I need to listen and ask questions that reflect my curiosity about that person and how they think and feel because for us to feel connected, they need to feel seen. For us to feel connected, I need to feel that I gave enough in the conversation and that giving isn’t talking. It’s actually asking. And then listening to understand.

I am fully aware that some of you are reading this now and thinking I still have a long way to go. You’re right. I suck a lot of the time. I talk over the top of you. I lose focus. I get defensive. I argue. I correct you. I finish your sentences or worse still, paraphrase my complete misinterpretation of what you have been saying. But this is my project and if I write it down, perhaps you will help keep me accountable.

It’s the day before treatment and all through the house, no-one should speak of it it, not even my spouse (to be). We all know that this topic is off limits until I start the active complaining stage. Until now I’ve been in the active denial stage.

It’s been almost three months since my last chemo infusion and a lot has happened in that time. For my liver. For my body. But not for my bowel cancer. Not a thing has been done about my bowel cancer in three months and I am increasingly aware that this now needs to be addressed. Sidenote: everyone needs a break from chemo at some stage. It is essential for both physical and mental recovery.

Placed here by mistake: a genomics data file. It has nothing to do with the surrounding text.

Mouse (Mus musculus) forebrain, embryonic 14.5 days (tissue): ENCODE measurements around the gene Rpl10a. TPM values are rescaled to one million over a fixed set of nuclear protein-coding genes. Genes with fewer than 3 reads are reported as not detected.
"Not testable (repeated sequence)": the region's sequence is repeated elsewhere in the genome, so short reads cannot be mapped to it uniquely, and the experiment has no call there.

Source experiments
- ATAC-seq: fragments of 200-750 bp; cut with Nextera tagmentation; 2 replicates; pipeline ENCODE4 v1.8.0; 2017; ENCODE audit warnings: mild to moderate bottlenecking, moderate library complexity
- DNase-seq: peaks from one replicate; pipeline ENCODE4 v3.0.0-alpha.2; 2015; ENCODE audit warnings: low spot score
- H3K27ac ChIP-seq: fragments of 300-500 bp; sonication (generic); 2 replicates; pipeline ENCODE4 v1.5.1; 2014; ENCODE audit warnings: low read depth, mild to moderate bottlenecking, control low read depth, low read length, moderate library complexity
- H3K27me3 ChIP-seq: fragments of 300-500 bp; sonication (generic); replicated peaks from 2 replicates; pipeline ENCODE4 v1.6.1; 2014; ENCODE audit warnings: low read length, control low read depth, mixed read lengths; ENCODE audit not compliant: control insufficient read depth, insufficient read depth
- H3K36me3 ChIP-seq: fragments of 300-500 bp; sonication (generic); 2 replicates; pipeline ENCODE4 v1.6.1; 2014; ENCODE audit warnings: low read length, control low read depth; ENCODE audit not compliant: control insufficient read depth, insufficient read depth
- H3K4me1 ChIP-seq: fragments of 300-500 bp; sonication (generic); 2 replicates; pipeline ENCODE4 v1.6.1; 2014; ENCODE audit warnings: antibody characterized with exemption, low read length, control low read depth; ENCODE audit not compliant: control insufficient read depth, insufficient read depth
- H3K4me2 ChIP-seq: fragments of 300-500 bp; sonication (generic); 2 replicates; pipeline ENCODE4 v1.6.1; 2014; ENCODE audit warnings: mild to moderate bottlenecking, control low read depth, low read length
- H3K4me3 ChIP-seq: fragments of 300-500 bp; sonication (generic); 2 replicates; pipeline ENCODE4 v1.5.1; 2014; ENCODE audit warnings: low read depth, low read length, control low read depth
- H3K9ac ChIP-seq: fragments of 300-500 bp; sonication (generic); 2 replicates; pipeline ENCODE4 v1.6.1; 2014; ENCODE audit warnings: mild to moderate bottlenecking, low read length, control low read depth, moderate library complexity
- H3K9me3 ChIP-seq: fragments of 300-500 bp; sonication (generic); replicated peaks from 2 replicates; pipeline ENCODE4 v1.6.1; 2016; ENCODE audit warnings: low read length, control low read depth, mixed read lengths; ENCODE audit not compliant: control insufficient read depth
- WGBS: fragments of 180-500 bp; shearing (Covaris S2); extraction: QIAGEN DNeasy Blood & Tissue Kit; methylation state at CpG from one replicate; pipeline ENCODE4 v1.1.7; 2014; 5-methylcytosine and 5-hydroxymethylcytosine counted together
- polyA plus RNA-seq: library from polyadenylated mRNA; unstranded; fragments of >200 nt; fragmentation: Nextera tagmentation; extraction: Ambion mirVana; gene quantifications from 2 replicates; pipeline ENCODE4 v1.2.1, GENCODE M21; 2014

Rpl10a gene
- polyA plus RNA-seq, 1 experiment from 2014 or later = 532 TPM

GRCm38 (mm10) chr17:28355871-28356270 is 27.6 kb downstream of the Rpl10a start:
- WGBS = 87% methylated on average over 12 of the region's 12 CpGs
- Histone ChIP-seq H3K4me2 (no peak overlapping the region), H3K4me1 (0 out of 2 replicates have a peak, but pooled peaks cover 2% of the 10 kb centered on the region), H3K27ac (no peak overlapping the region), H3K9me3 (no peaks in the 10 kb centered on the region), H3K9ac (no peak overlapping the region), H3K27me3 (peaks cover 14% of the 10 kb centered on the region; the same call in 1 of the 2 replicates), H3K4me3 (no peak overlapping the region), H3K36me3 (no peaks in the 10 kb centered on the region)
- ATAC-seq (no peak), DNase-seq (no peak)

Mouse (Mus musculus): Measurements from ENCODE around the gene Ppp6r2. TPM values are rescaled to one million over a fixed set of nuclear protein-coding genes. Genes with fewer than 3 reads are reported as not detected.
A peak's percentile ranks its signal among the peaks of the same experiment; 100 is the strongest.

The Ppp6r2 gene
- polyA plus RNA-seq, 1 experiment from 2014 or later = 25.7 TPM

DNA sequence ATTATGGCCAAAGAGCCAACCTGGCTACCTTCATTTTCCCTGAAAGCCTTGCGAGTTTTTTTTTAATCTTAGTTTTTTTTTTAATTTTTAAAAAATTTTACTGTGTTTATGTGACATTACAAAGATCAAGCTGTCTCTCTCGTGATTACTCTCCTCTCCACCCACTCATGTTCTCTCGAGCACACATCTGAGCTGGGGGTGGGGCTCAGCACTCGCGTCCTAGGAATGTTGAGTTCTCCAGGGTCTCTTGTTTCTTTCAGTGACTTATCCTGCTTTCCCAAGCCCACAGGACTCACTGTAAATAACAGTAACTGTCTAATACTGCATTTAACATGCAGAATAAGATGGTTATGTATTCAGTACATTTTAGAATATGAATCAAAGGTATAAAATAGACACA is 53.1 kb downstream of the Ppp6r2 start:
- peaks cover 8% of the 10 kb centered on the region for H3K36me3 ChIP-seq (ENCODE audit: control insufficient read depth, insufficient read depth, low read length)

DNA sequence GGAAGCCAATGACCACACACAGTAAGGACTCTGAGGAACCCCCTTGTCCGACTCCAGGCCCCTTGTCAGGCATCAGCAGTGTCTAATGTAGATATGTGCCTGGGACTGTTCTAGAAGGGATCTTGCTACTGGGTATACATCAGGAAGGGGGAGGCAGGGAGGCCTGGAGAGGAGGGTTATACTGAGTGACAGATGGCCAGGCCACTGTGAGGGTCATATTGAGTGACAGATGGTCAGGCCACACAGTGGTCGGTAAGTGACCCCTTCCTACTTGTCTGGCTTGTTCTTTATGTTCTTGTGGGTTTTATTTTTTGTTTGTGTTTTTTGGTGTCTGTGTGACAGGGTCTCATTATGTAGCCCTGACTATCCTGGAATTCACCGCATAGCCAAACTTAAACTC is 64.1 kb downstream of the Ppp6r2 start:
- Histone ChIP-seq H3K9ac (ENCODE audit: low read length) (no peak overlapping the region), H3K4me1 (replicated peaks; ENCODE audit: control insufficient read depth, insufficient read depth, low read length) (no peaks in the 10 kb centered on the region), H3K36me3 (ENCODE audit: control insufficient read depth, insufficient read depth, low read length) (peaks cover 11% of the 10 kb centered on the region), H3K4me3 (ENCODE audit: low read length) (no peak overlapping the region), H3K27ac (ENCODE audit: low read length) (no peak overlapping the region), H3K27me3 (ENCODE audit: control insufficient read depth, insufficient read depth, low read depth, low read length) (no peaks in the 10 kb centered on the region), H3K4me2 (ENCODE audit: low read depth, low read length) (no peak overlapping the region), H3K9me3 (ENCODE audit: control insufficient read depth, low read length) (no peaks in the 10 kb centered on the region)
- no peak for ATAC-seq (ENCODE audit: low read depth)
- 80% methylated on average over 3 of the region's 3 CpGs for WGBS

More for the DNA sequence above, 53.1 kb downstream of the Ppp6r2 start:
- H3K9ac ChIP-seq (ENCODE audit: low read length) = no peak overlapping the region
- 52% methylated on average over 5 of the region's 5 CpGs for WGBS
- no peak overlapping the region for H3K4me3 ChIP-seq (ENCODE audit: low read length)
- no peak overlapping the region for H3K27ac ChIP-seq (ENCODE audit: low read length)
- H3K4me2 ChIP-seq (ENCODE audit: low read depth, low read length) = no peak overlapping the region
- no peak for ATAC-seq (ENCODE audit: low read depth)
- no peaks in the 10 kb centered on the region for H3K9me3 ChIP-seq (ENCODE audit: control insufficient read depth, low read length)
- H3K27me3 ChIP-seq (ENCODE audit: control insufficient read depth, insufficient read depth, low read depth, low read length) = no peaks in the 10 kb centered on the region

I’ve written and spoken so much about the bitter pill that is chemotherapy that it almost feels like straight-up whining. I keep coming back to the reconciliation of its cancer killingness against its poisonous nature. Don’t even get me started on the possibility of it no longer being able to kill the cancer. We’ve been down that path before and the concept of weeks of shitty treatment for no gain whatsoever just seems like unintentional cruelty.

A beautiful friend died last week. Out of the blue, she is gone. She was kind, generous, and full of love for her friends and family. She was one of the first people to learn of my diagnosis and has since described herself as my “loudest cheerleader”. We had spoken openly about my fears and treatment in such a way that would see us both tearful by the end of the conversation. It breaks my heart to think about that now. How naive we can be about these short lives we live.

Every bone in my body is screaming at me to avoid that fucking chair and drip tomorrow morning. But I will harness my friend’s silent cheers and get my sorry arse there tomorrow: rain, hail or vomit. I will turn up for treatment tomorrow because she didn’t even get the opportunity. And I will try and show up with grace and acceptance because it makes me feel resilient and empowered to do so.

Do not judge me by my successesjudge me by how many times I fell down and got back up again.” Nelson Mandela

Dear Medical Team

I’m fully aware that every time we meet, I’m crying. I’m either crying because you’ve given me bad news, crying because you’ve given me no news, crying because you’re about to stick that shit in my arm again, crying because I’m lying on a steel bed while you fill my organs with a small dose of Chernobyl or crying because you’ve said something very kind and thoughtful. Sometimes I’m crying on the way into the hospital. Sometimes first thing in the morning on chemo day or scan day or results day. Sometimes I’m crying in the waiting room trying to get it all out before I see you because I don’t want to be crying in front of you.